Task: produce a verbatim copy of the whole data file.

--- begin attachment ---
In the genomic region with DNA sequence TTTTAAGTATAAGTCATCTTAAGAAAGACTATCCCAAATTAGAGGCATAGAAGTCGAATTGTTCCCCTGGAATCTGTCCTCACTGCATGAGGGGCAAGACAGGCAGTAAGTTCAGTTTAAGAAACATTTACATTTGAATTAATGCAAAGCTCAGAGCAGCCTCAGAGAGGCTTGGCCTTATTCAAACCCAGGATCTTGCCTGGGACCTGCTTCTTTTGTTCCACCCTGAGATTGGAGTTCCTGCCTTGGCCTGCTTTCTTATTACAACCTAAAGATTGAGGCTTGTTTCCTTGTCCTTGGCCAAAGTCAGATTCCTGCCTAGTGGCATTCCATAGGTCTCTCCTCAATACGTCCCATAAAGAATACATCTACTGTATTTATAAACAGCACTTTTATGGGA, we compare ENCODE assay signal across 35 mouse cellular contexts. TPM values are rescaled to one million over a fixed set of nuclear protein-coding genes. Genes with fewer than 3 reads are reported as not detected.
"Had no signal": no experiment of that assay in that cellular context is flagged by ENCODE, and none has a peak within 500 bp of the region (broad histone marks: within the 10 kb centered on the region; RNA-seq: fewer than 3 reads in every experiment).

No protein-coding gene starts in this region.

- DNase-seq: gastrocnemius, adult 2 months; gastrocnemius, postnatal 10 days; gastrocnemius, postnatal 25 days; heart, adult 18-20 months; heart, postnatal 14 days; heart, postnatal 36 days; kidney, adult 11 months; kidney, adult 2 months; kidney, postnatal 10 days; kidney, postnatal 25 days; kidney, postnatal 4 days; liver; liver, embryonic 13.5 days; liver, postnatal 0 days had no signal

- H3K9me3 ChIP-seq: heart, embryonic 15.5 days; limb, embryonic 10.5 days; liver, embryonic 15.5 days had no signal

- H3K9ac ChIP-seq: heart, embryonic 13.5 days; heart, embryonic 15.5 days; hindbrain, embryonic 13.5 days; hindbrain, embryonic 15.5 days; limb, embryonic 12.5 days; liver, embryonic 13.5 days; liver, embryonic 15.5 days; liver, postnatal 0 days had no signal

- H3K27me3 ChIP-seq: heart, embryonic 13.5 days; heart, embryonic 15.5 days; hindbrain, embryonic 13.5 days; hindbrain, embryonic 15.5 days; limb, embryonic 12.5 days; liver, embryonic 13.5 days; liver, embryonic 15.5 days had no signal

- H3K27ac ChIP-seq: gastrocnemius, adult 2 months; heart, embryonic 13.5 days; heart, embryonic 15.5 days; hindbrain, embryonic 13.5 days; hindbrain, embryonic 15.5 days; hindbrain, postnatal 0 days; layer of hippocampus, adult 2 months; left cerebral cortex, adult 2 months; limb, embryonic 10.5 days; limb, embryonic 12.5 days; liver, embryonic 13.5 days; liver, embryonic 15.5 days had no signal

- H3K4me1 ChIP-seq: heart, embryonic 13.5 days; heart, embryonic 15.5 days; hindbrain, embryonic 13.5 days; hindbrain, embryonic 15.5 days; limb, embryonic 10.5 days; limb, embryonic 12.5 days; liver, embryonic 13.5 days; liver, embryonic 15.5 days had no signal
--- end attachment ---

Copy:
In the genomic region with DNA sequence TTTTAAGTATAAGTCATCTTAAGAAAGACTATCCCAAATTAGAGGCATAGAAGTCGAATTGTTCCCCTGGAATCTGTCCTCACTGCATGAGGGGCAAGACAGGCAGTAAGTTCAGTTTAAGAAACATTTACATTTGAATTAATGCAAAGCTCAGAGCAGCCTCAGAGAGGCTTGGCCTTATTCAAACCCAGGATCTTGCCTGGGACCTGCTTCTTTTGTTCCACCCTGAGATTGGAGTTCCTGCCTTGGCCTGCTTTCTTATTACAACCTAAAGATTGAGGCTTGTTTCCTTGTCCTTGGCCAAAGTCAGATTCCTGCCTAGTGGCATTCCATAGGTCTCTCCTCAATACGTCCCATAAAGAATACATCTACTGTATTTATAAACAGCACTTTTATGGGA, we compare ENCODE assay signal across 35 mouse cellular contexts. TPM values are rescaled to one million over a fixed set of nuclear protein-coding genes. Genes with fewer than 3 reads are reported as not detected.
"Had no signal": no experiment of that assay in that cellular context is flagged by ENCODE, and none has a peak within 500 bp of the region (broad histone marks: within the 10 kb centered on the region; RNA-seq: fewer than 3 reads in every experiment).

No protein-coding gene starts in this region.

- DNase-seq: gastrocnemius, adult 2 months; gastrocnemius, postnatal 10 days; gastrocnemius, postnatal 25 days; heart, adult 18-20 months; heart, postnatal 14 days; heart, postnatal 36 days; kidney, adult 11 months; kidney, adult 2 months; kidney, postnatal 10 days; kidney, postnatal 25 days; kidney, postnatal 4 days; liver; liver, embryonic 13.5 days; liver, postnatal 0 days had no signal

- H3K9me3 ChIP-seq: heart, embryonic 15.5 days; limb, embryonic 10.5 days; liver, embryonic 15.5 days had no signal

- H3K9ac ChIP-seq: heart, embryonic 13.5 days; heart, embryonic 15.5 days; hindbrain, embryonic 13.5 days; hindbrain, embryonic 15.5 days; limb, embryonic 12.5 days; liver, embryonic 13.5 days; liver, embryonic 15.5 days; liver, postnatal 0 days had no signal

- H3K27me3 ChIP-seq: heart, embryonic 13.5 days; heart, embryonic 15.5 days; hindbrain, embryonic 13.5 days; hindbrain, embryonic 15.5 days; limb, embryonic 12.5 days; liver, embryonic 13.5 days; liver, embryonic 15.5 days had no signal

- H3K27ac ChIP-seq: gastrocnemius, adult 2 months; heart, embryonic 13.5 days; heart, embryonic 15.5 days; hindbrain, embryonic 13.5 days; hindbrain, embryonic 15.5 days; hindbrain, postnatal 0 days; layer of hippocampus, adult 2 months; left cerebral cortex, adult 2 months; limb, embryonic 10.5 days; limb, embryonic 12.5 days; liver, embryonic 13.5 days; liver, embryonic 15.5 days had no signal

- H3K4me1 ChIP-seq: heart, embryonic 13.5 days; heart, embryonic 15.5 days; hindbrain, embryonic 13.5 days; hindbrain, embryonic 15.5 days; limb, embryonic 10.5 days; limb, embryonic 12.5 days; liver, embryonic 13.5 days; liver, embryonic 15.5 days had no signal